On rare occasions, a new work will both redefine a discipline and contribute to the birth of a new paradigm. Integrated Peacebuilding: Innovative Approaches to Transforming Conflict (Craig Zelizer, Ed.) is such a work. In the array of disciplines related to conflict resolution, peacebuilding and international development, this work brings forward an integrated approach that views “peacebuilding as a lens” (p. 9).
Sustainable peace is an underlying motif in this book. Viewing peace as a long-term process, this work seeks to find a process of “transforming relationships and structures in society to decrease the likelihood of future conflicts” (p. 7).
There are several significant strengths to this work. First, it views peacebuilding in all its complexity. It engages peacebuilding in terms of health, security, environmental change, religion, media, gender, and international development. The scholarship is diverse as are the topics covered. Much of it comes from Georgetown University and its long-standing focus on conflict resolution.
It is from the multi-lens perspective on peacebuilding that this work suggests the redefinition of a discipline. Conflict resolution studies begin with a problem to be solved. Peacebuilding suggests a strengths-based approach of creating a multi-sector and multi-stakeholder paradigm for creating peace through responding to local community needs and priorities.
It is the great gift of this book that it frees peacebuilding from indentured service to the hegemonic interests of ‘global security.’ If peacemaking is defined by securing an international development agenda for exploiting economic and energy resources and building new trade markets for multi-national corporations, it has no future worth pursuing.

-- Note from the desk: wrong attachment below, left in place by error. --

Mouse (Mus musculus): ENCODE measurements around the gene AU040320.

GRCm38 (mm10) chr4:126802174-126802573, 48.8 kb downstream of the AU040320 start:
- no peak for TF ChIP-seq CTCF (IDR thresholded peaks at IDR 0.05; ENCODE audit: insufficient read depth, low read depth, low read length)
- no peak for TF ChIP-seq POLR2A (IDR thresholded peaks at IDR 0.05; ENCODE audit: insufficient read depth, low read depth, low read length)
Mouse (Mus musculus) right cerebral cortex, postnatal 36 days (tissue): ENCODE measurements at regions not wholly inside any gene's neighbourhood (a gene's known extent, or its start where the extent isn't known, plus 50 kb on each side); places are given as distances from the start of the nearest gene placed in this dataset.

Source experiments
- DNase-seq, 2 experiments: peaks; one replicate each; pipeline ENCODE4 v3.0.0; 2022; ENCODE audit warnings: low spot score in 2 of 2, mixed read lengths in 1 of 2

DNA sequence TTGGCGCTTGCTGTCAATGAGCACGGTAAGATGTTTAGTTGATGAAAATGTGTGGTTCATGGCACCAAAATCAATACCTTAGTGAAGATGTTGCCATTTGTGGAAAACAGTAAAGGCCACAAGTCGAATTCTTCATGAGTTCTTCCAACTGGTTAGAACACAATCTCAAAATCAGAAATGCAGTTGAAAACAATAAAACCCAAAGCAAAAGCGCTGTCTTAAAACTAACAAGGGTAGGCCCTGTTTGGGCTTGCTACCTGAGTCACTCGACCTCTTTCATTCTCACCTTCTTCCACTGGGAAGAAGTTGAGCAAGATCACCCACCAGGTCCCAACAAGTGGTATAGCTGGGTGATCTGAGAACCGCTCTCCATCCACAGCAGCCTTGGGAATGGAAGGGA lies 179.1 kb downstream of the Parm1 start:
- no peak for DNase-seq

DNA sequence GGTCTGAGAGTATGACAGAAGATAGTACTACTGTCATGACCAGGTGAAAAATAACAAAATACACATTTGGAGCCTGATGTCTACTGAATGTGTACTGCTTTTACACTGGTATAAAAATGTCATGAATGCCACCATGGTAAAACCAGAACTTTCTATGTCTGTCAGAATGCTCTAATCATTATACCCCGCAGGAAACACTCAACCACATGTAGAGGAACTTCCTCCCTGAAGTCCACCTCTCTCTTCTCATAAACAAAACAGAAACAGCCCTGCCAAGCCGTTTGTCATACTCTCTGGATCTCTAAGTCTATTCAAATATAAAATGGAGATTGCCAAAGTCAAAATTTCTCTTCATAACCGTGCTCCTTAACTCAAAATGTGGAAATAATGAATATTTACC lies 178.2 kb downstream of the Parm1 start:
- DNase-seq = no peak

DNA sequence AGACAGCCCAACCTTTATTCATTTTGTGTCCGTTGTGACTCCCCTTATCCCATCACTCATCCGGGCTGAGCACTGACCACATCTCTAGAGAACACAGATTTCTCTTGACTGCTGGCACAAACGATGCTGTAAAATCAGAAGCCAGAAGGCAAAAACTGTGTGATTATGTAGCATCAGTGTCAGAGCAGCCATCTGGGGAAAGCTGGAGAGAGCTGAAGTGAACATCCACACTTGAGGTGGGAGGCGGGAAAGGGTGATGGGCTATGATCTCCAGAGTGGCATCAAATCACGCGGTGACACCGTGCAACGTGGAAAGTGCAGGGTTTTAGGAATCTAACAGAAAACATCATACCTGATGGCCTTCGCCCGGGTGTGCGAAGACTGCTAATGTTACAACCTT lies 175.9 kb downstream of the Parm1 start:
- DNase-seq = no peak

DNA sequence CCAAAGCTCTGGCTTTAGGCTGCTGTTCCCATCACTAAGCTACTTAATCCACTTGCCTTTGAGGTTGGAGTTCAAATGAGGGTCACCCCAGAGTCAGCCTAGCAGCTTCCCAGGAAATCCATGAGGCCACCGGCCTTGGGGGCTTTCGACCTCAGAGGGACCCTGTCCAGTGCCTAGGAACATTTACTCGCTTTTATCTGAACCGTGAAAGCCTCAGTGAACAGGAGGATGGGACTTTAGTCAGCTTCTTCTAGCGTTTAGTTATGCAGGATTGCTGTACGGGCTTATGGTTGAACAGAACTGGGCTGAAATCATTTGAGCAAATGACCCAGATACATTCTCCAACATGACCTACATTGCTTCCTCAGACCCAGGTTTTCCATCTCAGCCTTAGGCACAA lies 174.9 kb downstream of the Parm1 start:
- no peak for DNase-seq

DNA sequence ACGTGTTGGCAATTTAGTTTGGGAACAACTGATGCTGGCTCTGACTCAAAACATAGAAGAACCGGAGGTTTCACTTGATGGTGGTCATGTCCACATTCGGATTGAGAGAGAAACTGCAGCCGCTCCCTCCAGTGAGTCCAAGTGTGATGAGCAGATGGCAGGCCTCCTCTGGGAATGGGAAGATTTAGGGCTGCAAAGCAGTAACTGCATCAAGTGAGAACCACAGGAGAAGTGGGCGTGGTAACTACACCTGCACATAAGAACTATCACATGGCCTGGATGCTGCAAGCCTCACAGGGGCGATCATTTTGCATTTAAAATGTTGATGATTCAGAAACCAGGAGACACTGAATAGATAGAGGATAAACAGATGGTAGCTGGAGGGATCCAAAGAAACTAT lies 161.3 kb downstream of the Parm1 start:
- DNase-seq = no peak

This work suggests that “peacebuilding is not effective without addressing the basic needs of people through economic opportunity, basic health services and a functioning legal system” (xii). It challenges us to ask the compelling question: “Whose interests are being pursued in peacemaking efforts?” Peacemaking efforts, which are intervening in local conflicts without respect for local traditions, cultures, priorities and needs, risk prolonging and deepening conflicts, no matter how well-intentioned they may seem.
I find excitement in the strand of conversation in this work that shifts peacebuilding from a focus on an international security agenda to a more relational approach. It resonates with my own conviction that peacemaking must begin with the relationship rather than with the agenda http://www.internationalpeaceandconflict.org/profiles/blogs/12-aspects-of-peacemaking-through-relational-presence#.U1VrdNZOWM8 . I deeply believe that beginning with an agenda is the fatal flaw of most peacemaking efforts (http://samuelmahaffy.com/2014/04/peacemaking-through-relational-presence/) .
Integrated Peacebuilding is a scholarly work. I see it as essential reading for anyone involved in the practice or disciplines of conflict resolution, international development or peacemaking. I highly recommend it to agencies and organizations involved in international development.
After reading this important work more than once, I am left yearning for a companion volume that might be written in lay-persons language and be focused toward the ever growing audience of community members and leaders.
The cover picture of Integrated Peacebuilding shows a community of color demonstrating for peace. Peace is the yearning of the human heart. We need a follow-up to this important work that will answer our collective yearning with new wisdom and understanding on how we can transform relationships—at a community level– to secure lasting peace. I pass this challenge back to the great scholars who have shared their insights in this work.
Page references are from Integrated Peacebuilding: Innovative Approaches to Transforming Conflict. Edited by Craig Zelizer. Published by Westview Press, 2013. Information on acquiring this book is available at http://www.westviewpress.com/book.php?isbn=9780813345093. The Editor of this work, Craig Zelizer created the Peace and Collaborative Development Network (PCDN) (http://www.internationalpeaceandconflict.org/), an engaging and interactive site for dialogue on peacemaking.